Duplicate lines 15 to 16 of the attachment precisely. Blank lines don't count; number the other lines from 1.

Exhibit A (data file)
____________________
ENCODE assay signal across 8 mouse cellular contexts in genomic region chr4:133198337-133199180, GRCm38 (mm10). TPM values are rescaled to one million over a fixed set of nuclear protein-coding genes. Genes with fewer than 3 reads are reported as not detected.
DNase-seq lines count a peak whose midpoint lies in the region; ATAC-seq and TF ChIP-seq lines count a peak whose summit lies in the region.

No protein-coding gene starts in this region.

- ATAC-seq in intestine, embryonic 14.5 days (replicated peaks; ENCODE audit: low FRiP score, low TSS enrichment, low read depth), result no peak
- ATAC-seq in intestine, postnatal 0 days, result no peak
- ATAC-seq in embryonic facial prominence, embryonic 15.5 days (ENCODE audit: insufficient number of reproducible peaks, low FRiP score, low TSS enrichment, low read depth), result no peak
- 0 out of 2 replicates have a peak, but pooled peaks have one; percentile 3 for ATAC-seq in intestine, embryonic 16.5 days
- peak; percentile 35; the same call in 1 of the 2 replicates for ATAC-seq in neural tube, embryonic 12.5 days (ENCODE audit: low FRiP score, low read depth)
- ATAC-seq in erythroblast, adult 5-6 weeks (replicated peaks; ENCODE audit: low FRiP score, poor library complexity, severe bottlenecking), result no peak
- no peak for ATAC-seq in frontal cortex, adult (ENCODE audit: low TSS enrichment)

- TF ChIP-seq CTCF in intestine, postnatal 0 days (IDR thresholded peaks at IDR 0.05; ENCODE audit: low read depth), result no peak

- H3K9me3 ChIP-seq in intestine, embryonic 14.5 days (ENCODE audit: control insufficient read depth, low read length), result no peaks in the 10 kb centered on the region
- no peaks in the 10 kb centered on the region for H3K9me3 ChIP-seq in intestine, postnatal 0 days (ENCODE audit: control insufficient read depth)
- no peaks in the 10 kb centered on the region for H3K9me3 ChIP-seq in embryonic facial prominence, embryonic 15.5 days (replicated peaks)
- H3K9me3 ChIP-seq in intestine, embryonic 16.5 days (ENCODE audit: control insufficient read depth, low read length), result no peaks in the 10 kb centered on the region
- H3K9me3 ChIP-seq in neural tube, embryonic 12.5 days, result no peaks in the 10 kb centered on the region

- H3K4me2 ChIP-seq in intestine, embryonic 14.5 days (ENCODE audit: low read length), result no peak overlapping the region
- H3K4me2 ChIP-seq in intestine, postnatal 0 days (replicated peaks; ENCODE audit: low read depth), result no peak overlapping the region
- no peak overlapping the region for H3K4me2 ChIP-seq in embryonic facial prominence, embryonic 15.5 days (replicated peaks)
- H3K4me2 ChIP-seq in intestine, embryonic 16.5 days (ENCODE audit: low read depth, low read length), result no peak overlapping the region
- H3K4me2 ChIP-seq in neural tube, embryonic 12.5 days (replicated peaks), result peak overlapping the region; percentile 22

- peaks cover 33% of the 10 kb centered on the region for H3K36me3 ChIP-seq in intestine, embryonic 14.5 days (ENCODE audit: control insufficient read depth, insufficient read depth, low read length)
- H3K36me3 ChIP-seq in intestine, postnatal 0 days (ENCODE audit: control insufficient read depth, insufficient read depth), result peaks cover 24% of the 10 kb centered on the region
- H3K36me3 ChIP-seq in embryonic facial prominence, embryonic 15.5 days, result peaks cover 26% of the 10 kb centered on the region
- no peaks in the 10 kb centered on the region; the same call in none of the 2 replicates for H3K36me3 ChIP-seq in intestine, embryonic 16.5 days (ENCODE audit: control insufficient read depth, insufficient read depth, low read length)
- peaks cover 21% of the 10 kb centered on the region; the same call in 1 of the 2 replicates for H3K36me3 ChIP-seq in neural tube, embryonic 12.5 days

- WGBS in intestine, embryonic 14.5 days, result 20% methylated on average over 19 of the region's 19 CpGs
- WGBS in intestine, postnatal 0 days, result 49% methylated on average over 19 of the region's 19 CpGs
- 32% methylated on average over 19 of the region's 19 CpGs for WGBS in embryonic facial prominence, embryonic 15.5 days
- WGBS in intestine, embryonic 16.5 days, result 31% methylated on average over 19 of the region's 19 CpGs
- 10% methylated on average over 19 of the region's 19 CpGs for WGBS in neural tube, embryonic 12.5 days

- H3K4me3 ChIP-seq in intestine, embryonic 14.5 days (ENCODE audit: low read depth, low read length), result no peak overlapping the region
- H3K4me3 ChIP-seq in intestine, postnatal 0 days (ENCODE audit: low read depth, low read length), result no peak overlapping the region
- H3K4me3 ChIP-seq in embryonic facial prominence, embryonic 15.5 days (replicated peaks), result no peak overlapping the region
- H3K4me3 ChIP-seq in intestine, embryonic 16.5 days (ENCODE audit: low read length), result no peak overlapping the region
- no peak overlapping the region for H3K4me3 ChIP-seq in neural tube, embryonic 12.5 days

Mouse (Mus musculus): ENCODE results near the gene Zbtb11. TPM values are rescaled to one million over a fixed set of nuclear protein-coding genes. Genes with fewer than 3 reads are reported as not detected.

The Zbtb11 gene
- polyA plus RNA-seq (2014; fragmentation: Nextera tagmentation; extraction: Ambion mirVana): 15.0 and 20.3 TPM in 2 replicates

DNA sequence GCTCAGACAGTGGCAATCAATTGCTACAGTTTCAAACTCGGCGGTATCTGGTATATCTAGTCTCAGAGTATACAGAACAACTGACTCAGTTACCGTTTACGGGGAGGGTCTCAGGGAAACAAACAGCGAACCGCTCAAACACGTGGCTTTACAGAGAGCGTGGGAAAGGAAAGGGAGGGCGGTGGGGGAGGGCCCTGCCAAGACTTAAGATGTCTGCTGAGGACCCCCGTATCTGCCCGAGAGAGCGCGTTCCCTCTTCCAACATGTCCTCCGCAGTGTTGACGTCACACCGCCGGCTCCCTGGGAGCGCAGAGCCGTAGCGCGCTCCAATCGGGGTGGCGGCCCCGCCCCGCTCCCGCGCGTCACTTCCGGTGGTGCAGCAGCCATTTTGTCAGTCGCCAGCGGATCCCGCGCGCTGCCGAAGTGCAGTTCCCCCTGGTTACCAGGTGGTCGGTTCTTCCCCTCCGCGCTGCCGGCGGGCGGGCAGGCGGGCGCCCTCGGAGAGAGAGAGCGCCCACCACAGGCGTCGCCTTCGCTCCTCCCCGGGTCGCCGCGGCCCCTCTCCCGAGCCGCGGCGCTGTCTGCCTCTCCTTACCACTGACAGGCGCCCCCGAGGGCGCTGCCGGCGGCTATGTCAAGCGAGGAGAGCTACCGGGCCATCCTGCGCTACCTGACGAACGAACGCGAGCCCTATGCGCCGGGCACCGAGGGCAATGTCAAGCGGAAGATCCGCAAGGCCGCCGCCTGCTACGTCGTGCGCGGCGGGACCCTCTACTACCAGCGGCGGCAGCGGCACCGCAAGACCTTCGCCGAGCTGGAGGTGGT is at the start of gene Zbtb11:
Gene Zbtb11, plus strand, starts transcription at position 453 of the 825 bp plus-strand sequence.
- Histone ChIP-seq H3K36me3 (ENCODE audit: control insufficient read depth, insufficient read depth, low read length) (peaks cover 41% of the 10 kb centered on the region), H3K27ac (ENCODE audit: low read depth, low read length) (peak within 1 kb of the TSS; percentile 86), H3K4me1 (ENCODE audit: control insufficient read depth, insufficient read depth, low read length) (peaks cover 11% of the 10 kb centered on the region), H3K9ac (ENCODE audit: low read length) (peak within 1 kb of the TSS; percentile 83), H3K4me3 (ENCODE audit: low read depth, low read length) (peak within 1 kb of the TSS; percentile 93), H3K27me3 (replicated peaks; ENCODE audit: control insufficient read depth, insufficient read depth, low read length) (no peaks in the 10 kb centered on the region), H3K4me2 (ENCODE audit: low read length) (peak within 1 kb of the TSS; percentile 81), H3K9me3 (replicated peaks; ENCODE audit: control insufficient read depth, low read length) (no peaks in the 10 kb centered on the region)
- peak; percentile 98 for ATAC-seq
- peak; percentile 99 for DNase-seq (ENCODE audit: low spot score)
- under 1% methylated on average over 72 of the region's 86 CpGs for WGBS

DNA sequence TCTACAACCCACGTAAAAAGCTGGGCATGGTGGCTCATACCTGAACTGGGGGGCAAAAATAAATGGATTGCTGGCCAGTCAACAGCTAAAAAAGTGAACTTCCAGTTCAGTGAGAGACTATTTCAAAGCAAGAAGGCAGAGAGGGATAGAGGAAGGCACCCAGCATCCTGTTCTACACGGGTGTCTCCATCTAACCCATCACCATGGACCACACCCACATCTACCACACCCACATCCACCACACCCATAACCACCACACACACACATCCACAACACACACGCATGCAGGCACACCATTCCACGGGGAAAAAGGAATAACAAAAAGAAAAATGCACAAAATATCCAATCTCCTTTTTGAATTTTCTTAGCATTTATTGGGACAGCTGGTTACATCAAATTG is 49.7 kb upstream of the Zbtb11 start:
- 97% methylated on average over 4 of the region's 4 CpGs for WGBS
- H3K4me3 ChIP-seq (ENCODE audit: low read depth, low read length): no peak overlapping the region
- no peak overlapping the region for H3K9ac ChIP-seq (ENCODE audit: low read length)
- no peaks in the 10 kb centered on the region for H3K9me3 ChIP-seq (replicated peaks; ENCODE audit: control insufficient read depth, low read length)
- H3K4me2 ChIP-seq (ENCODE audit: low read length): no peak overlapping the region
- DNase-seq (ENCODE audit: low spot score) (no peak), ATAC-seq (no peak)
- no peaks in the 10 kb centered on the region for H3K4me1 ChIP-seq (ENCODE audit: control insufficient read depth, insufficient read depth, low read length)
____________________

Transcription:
- H3K9me3 ChIP-seq in intestine, embryonic 16.5 days (ENCODE audit: control insufficient read depth, low read length), result no peaks in the 10 kb centered on the region
- H3K9me3 ChIP-seq in neural tube, embryonic 12.5 days, result no peaks in the 10 kb centered on the region